I recently received an email from someone looking for some advice and a variety of topics. I thought our readers here would benefit from my response. This is the first post of a series of questions and answers touching on keywords, links, architecture and more.

We'll start off with the questions and thoughts regarding keywords and how they should be used on the page vs. how the search engines interpret them. For many outside the SEO industry keyword usage can still be somewhat of a mystery. Hopefully this information will provide some new insights or reconfirm old suspicions.

Keywords are not case sensitive for search.

This isn't entirely true. Search engines try to determine the searchers intent to deliver results best targeted for what the engine believes they are looking for. For the most part, capitalization won't matter, however if the engines can determine that capitalization of a word changes the meaning or intent of the search they may produce different results. Take for example a search for "MASH" and "mash." This is both an acronym and a word and the results are slightly different in Google.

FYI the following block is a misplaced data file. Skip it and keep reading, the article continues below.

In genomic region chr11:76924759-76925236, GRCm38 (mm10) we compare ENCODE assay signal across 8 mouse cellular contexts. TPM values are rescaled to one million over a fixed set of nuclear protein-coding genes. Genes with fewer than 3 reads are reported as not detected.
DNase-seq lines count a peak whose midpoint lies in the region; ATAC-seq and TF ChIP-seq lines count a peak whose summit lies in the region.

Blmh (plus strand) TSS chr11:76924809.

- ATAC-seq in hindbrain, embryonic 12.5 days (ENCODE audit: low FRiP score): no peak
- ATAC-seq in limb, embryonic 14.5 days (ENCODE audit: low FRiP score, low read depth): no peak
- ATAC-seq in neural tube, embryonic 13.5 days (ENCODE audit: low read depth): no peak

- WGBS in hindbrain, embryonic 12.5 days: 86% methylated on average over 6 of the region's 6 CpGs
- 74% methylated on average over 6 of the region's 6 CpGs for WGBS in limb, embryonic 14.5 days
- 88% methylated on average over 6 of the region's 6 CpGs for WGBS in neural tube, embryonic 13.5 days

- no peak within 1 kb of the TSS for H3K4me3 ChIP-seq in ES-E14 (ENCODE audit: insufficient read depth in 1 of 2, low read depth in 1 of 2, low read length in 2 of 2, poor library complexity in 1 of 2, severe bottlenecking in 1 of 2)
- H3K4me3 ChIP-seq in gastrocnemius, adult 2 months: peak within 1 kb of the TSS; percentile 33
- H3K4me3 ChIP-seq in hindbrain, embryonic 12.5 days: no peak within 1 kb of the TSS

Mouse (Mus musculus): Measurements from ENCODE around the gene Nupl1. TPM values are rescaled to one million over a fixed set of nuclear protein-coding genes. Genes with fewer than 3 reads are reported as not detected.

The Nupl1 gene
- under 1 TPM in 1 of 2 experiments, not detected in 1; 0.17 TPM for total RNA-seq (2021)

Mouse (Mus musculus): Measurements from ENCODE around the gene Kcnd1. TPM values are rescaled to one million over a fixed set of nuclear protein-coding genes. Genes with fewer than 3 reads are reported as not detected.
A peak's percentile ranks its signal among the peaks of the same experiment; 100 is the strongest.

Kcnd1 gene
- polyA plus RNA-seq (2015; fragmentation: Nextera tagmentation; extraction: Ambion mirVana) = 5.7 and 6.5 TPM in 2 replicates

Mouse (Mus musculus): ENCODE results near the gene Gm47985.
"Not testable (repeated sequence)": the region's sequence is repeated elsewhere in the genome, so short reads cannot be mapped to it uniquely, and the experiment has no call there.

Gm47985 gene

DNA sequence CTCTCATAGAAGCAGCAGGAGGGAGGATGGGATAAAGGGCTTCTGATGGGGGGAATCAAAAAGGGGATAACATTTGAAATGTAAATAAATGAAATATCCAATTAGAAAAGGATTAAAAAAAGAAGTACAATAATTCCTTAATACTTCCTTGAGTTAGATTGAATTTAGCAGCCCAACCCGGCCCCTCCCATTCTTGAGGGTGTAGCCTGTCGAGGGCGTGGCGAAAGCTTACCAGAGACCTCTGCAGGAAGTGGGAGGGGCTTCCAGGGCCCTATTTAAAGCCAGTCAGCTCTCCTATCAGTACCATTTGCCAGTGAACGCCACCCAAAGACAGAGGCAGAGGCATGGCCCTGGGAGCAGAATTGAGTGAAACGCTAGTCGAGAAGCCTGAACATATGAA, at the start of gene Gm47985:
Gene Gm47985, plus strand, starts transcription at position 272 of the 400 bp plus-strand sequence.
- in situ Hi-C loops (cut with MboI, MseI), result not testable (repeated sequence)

Another example is "fat," "FAT," and "Fat." The differences on the first two searches are noticeably different. The third is only slightly different from the first but still different. Capitalization doesn't effect all results, for example a search for "Business Strategy" vs. "business strategy" produces the same results, at least on the first page of Google.

Keywords are weighted heavier if they are in the title tag or a header tag.

Keywords in your title tag are definitely weighted heavier than keywords in the body copy or anywhere else on your site. The Title Tag of each page is probably the single most valuable piece of real estate that you can use. Its also what the search engines show as the clickable link in the search results.

There is also evidence to suggest that hx tags are weighted a bit heavier than the standard formatted body copy. But this is only the case if it's done within reason. Weighting is all about differences. If all your body copy is an h2 then your keywords won't have any more value than the rest of the content. Use your Hx tags sparingly and they will be weighted accordingly.

Keywords are weighted slightly heavier if they are bolded, underlined, italicized.

I think the optimal word here is "slightly." Bolding, underlining or italicizing words can give the search engine an indication that those words are important to the reader because they are being called out differently than the rest of the text. But if you only bold the keywords you are trying to rank for then I think it's pretty easy for the search engines to discount that because you're using it as a tactic rather than as a way to serve your visitors.